ALBANY, N.Y. (NEWS10) — Congresswoman Elsie Stefanik is the next House Republican Conference Chair, replacing Liz Cheney. This will make the lawmaker the number three Republican in the House of Representatives.

“This is about being unified and I’m a proud conservative Republican, and I will fight for the Republican conference,” Stefanik said shortly after the win.  

Political scientists say the position is a steppingstone for something bigger down the line. This could mean speaker of the house, or even a run for senate or governor.  

“We’ve picked up a number of seats, defied expectations, we’re going on offense and we’re going to win on the issues,” Stefanik said.  

The new position puts Stefanik in charge of delivering the party’s message. Democratic and Republican state leadership are divided on her new role.  

“This is really great for us in the NY GOP. We’re so proud of our home state leader, Elise Stefanik, and we’re going to support her every inch of the way,” said New York Republican Committee Chairman Nick Langworthy.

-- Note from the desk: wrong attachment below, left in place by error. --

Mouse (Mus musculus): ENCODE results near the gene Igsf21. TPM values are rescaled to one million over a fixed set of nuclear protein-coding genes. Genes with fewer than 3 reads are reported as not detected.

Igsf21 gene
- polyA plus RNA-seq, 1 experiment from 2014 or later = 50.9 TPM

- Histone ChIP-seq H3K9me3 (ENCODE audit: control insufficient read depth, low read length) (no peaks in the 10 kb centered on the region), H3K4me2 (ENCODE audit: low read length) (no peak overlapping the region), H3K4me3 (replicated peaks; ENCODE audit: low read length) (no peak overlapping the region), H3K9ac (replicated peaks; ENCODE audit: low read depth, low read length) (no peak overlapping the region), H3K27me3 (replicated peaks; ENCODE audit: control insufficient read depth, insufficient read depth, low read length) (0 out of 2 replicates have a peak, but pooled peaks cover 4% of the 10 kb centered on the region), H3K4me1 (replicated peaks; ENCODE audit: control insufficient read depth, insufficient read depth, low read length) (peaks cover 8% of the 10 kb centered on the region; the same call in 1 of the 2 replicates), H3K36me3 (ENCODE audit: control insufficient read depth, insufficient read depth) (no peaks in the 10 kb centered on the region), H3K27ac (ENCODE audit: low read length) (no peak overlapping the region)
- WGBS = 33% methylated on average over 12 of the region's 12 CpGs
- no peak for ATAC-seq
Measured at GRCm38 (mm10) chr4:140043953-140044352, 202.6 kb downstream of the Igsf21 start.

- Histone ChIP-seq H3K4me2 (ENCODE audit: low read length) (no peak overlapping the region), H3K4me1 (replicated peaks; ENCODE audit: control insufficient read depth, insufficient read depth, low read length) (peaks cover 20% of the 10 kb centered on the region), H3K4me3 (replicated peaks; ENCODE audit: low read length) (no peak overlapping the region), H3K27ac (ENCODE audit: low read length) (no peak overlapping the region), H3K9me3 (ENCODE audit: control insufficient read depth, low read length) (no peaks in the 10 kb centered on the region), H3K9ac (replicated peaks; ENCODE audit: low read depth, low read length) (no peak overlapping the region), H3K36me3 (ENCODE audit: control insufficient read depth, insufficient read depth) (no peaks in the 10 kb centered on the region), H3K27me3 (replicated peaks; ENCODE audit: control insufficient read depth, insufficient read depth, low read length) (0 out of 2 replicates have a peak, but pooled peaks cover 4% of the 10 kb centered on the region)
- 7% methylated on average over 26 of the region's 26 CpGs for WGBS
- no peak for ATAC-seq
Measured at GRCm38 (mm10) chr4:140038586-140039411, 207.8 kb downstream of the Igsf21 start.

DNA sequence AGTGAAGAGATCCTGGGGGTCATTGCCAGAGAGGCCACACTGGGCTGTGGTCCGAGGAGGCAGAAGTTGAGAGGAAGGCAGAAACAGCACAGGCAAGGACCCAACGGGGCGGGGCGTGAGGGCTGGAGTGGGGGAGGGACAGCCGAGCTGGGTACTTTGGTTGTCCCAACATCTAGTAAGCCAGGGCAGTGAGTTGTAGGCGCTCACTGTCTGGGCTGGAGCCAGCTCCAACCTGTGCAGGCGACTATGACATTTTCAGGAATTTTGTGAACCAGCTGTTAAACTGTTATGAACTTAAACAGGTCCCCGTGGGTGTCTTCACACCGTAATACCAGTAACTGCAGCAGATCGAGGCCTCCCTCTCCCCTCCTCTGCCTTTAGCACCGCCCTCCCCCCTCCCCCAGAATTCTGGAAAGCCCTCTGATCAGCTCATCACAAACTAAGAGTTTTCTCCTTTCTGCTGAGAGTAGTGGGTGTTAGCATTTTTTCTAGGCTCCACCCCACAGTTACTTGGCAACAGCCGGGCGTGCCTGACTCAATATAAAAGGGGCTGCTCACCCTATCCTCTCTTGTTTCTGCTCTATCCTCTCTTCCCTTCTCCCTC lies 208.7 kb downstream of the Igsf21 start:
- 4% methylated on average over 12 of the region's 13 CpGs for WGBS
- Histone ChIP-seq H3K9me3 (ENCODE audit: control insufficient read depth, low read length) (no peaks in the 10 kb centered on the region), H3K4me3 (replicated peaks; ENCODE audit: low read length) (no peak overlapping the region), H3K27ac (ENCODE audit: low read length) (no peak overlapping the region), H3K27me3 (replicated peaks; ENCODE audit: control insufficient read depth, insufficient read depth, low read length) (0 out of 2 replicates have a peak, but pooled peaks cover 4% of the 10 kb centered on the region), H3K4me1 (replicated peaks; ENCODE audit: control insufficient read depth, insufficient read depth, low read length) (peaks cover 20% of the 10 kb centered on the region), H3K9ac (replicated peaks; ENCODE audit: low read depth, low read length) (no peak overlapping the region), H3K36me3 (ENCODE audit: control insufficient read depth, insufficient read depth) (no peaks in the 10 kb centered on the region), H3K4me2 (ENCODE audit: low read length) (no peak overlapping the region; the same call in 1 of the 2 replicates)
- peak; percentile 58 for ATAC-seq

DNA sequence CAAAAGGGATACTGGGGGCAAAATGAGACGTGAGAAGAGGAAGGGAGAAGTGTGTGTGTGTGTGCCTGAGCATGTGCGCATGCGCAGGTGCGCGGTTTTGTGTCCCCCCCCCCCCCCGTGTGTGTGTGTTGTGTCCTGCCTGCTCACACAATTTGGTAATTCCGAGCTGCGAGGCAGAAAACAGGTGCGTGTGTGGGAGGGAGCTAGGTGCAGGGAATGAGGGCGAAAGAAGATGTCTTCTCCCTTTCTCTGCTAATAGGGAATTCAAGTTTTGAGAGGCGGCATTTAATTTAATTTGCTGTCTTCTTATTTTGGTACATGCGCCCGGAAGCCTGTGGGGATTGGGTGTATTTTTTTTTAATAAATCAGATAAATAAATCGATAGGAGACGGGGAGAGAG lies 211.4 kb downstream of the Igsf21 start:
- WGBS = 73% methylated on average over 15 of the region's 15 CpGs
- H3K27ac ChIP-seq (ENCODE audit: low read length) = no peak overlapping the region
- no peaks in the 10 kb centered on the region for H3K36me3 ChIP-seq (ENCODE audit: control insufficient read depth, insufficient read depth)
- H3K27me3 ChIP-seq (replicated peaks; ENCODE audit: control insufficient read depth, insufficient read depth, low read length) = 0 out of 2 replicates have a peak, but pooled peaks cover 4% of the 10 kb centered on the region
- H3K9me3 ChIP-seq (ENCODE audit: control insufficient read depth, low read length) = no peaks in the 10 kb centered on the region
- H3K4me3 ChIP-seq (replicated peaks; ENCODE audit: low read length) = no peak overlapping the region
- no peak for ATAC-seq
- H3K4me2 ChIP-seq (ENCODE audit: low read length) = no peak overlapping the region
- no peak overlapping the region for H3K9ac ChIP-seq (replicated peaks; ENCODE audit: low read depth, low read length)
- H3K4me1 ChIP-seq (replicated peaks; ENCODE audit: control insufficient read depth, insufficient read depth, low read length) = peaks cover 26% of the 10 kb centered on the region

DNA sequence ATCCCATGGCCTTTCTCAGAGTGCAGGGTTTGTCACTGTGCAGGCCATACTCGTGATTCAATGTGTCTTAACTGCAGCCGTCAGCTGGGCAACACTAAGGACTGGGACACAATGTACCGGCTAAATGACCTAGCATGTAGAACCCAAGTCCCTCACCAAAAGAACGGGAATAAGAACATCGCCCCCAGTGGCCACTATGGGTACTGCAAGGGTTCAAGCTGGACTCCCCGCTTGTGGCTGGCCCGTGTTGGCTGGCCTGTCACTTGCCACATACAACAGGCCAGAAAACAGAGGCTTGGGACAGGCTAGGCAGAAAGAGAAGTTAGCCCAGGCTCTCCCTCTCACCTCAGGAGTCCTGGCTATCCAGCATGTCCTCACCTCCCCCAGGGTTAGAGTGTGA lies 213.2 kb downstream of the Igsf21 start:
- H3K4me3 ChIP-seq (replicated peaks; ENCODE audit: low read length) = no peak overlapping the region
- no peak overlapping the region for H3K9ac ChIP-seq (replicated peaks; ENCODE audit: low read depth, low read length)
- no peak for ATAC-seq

While receiving support from state Republicans, Stefanik’s assent received a sharp rebuke from state democrats for her support of former President Trump.   

“I think this is a short-term victory for her, and like so many other short-term victories, it’s going to yield a great disappointment down the road,” said New York State Democratic Chair Jay Jacobs  

Political scientists say her new position, in the immediate future, may generate money in fundraising for state republicans by drawing attention to New York’s GOP.  

Stefanik has raised millions during her last election, handily beating her challenger, Tedra Cobb.

Political Science Professor Jack Collins said her popularity could be a threat to New York State democrats if she were to run for senate.  

“Some of the major ramifications would not only come from her potentially swinging the senate, helping to swing the senate, in favor of the Republicans were she to run one day, but also just her fundraising prowess can help to build up the local party and the state Republican Party here in New York,” Collins said.